Why can't passport biometrics see through my cunning disguise?

You can't leave your hat on

Elvis in Las Vegas. EDItorial use only - photo by Maridav via Shutterstock

Something for the Weekend, Sir? The customs officer likes my smile. He smiles back.

Phew, another passage through international arrivals achieved without the slightest whiff of latex and talc. Still, these passport checks are getting longer and I don't mean the queueing. I mean the time I have to stand in front of the little booth while a uniformed gent – it's almost never a woman outside the UK, I've noticed – furrows his brow at my passport.

It used to take no more than a few seconds before I'd be waved on. But since I renewed my passport earlier this year I seem to find myself forced to linger for a minute or more.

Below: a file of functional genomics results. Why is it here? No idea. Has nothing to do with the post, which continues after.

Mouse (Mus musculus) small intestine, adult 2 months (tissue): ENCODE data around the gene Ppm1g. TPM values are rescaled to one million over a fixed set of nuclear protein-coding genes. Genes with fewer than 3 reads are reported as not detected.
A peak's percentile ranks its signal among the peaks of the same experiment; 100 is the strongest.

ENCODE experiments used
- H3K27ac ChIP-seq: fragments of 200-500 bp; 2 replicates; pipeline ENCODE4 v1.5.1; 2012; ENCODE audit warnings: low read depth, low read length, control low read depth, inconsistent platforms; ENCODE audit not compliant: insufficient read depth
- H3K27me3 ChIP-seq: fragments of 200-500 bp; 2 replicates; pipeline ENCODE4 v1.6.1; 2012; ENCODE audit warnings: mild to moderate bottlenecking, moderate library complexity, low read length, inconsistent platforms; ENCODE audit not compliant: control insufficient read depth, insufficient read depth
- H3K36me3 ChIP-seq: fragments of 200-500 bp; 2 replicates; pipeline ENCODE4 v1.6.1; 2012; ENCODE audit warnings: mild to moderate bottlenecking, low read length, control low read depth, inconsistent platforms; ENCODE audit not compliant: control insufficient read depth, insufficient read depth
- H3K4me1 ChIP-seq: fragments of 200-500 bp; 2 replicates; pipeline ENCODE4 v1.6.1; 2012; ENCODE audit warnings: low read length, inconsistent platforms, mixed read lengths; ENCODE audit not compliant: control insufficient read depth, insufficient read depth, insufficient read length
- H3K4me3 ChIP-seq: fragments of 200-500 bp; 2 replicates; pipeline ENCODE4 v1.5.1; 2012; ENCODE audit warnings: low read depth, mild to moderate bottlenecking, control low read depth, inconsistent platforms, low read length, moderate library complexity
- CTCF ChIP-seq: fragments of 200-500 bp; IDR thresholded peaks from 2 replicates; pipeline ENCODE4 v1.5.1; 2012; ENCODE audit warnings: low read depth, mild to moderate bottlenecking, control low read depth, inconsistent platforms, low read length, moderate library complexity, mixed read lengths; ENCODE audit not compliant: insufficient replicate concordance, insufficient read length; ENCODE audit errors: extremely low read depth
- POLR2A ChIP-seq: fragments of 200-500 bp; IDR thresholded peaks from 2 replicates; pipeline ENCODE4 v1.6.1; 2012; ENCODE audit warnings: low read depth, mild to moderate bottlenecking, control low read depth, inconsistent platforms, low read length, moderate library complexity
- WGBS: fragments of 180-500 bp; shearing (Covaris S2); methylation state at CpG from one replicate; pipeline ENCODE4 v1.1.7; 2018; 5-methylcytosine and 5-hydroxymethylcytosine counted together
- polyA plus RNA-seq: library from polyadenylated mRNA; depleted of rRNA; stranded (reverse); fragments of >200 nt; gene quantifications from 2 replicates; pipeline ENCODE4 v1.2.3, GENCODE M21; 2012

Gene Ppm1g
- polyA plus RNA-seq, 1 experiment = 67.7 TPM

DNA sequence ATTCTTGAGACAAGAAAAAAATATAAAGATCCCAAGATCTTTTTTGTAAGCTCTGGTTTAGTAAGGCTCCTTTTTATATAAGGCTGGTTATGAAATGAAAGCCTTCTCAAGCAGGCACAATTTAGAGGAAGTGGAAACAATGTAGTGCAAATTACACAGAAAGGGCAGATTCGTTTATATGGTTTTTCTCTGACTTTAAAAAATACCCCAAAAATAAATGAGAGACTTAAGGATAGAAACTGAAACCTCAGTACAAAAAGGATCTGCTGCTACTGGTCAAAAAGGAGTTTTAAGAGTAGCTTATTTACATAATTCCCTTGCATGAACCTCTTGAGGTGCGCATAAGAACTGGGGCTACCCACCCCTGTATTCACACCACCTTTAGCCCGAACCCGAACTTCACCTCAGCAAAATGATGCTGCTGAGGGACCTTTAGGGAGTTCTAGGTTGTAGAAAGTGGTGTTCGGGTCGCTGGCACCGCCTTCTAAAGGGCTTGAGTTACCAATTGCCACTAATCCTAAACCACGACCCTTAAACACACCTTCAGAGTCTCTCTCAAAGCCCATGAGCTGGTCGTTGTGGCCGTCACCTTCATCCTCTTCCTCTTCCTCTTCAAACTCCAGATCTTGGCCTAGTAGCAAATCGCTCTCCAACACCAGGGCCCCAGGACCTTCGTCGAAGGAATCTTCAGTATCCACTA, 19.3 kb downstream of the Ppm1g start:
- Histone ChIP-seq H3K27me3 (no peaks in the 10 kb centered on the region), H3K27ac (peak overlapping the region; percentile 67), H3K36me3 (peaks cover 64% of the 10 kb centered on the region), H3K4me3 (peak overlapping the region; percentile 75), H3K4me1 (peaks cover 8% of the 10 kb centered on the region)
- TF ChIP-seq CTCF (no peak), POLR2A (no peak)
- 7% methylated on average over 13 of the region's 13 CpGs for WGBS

The routine is invariable too: the customs officer flicks through the passport to check it has the right weight and feel, locates the photo page, looks at my photo and – the best bit – shrugs almost imperceptibly with a suppressed snigger before running it through the scanner. Then the furrowing begins.

Perhaps I'm not on the database. Perhaps it takes longer to locate my ID among all the others – I mean, there must be millions of people with my name in the world. Maybe I look like Jihadi McJihadface. Perhaps my photo looks nothing like me. Perhaps – and this is more likely, I'm told – my photo looks too much like me.